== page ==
Not for nothing has Supermassive’s work emerged as a multiplayer fixture, perfect for couch commentary. It’s the “fun” brand of horror rather than the genuinely harrowing kind, and the studio consciously plays around within those parameters. For instance, the spooky animatronics that populate the re-created Holmes hotel are easier to confuse for real people when the characters themselves are computer-generated mannequins rather than human actors.

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The yearly output of The Dark Pictures Anthology series makes such self-reflexive touches more visible, alongside slight tweaks and changes to each new installment. The last game, “House of Ashes,” featured a more adjustable camera than previous entries, for example. “The Devil in Me” furthers the inclusion of more “traditional” game elements, like giving individual characters inventories for equipment. For example, one of the characters, Mark, can use his extendible camera mount to nudge objects in high places, and he can light up the area in front of him with a brief, bright flash. Charlie relies on his cigarette lighter and can jam his business card into drawers to get them open.

In practice, though, the inventory mechanics feel bolted-on at best, meshing awkwardly with Supermassive’s long-established formula. Because we’re constantly shifting characters, the game doesn’t want to disorient us by having to track too many details across too many inventories. Pickups in the environment are primarily keys for use in the immediate vicinity through an extra button press, which is functionally just another way to visualize actions that have traditionally happened automatically in these games. If these new ideas accomplish anything, they suggest something potentially more experimental and fleshed out down the line for Supermassive. As is, they certainly don’t ask us to consider which character we’re playing or which tools they have for more than a few seconds.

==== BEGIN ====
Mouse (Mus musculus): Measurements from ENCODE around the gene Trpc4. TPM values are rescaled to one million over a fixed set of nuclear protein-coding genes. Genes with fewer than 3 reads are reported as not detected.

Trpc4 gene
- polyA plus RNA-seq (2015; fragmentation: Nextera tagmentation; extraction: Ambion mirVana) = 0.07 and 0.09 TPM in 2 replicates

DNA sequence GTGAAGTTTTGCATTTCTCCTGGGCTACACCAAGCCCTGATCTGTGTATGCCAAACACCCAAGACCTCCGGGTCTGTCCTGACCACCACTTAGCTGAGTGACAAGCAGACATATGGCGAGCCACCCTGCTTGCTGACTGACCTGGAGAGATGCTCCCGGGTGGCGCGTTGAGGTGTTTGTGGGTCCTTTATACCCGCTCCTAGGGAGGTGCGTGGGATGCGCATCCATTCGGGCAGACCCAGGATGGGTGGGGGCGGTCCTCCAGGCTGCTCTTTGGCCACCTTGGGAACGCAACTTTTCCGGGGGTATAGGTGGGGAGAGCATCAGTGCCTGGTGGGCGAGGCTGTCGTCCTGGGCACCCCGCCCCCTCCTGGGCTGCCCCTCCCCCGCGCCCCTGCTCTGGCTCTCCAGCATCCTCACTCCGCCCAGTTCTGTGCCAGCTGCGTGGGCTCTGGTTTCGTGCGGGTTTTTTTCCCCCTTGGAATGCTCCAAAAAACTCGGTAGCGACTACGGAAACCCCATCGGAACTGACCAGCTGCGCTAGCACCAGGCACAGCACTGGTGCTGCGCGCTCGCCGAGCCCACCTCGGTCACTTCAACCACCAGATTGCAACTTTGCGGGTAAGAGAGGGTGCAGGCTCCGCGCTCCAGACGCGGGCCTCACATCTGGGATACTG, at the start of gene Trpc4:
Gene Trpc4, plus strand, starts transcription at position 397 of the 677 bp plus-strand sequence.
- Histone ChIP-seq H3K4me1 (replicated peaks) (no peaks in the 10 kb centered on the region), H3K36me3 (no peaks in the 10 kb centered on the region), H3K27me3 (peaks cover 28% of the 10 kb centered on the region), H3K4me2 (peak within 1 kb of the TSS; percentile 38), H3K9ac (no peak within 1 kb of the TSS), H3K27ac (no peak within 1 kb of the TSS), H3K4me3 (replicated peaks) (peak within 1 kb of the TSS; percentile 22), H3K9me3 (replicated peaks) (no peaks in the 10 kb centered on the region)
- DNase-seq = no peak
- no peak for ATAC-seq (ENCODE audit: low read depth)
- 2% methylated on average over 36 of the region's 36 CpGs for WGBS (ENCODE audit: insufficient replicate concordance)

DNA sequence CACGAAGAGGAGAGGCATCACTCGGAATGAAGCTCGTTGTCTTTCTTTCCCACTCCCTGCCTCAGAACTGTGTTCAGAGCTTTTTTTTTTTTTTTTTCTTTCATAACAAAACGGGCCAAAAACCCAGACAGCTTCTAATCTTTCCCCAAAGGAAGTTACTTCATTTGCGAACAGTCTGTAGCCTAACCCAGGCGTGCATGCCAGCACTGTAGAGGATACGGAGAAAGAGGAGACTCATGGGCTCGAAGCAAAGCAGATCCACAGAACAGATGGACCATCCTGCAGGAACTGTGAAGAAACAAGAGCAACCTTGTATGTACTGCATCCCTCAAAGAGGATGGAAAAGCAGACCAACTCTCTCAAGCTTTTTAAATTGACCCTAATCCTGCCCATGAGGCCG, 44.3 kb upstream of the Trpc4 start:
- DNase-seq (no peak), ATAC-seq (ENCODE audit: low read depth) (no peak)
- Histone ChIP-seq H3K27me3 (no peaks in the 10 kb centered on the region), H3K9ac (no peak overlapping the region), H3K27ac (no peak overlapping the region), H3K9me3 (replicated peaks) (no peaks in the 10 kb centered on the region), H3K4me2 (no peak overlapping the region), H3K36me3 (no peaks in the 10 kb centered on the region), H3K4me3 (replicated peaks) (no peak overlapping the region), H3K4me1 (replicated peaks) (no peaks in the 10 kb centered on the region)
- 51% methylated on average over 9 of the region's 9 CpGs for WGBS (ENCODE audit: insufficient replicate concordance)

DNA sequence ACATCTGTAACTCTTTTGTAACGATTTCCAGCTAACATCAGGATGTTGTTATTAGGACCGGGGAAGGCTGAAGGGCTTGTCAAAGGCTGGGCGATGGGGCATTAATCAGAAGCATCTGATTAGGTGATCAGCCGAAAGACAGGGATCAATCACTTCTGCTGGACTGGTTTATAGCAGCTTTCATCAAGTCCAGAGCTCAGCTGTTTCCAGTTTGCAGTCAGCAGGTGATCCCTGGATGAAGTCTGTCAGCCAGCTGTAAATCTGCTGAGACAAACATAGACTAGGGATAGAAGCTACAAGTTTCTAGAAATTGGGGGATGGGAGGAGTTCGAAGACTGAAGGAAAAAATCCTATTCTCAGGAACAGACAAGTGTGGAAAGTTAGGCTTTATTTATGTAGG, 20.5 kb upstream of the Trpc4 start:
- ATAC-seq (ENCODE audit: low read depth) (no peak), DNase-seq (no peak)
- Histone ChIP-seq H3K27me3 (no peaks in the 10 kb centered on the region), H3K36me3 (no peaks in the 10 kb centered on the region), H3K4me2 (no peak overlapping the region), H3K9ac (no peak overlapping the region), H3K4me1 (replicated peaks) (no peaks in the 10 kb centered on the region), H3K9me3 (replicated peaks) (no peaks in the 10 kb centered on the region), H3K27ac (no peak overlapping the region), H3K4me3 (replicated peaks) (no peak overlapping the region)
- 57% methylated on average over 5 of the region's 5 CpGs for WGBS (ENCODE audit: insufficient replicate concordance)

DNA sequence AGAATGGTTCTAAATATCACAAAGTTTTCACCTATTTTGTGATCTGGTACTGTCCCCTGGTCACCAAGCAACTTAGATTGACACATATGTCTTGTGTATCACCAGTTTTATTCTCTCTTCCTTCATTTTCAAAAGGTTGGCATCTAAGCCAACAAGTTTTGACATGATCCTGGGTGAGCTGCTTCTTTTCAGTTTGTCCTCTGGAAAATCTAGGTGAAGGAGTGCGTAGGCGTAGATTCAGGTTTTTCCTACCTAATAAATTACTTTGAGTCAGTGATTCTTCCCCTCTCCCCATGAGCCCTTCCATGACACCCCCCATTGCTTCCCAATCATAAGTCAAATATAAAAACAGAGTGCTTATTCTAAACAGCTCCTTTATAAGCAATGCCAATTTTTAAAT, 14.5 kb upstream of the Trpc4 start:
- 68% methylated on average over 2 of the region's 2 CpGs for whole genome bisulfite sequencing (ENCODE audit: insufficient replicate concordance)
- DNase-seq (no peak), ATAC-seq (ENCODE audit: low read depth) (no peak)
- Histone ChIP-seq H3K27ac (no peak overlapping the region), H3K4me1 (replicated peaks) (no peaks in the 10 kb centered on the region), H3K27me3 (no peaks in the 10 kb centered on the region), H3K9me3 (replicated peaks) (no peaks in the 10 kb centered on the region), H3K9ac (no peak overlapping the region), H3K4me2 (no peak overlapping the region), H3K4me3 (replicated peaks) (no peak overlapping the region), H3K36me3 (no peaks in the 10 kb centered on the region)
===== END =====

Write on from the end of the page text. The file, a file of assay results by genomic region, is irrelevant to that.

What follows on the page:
Also new is the presence of more traversal options, similar to the interactive busywork of environmental puzzles in a Naughty Dog game where we climb around and push objects that all conveniently have wheels and handles. Rather than deepening our identification with the characters, these mechanics actually call more attention to the on-the-rails nature of the game. Before, we might have accepted that the “interactive movie” approach requires players to surrender some of the control we’re accustomed to in other games. Now, the interactivity only clarifies the hard boundary between walking-around segments and the actual, pivotal scenes that involve quick-time event button-pressing and choice-making.

From a narrative standpoint, it’s tough to tie up all of a story’s threads when any one of them can end at any time, and “The Devil in Me” exhibits the usual flaws of that approach. Characters tend to be awkwardly sidelined, and motivations don’t quite coalesce. Even the hulking murderer who can kill every character begins to feel a little inept when we spend so much time dodging his killing blows.

These issues are not unique to “The Devil in Me.” “The Quarry” often felt uneasily patched together, struggling to reconcile all of its plot threads. All of this raises a question that haunts the experience of Supermassive’s games: Amid players’ expectations of visual fidelity and complex narrative, how sustainable is a format where, at any point, any fully voice-acted, motion-captured character can die and be cut from the game in an instant?

Steven Nguyen Scaife is a Midwest-based freelance writer whose work has appeared at Slant Magazine, Polygon, Fanbyte, Vice and BuzzFeed News. For however long it lasts, his Twitter account will be @midfalutin.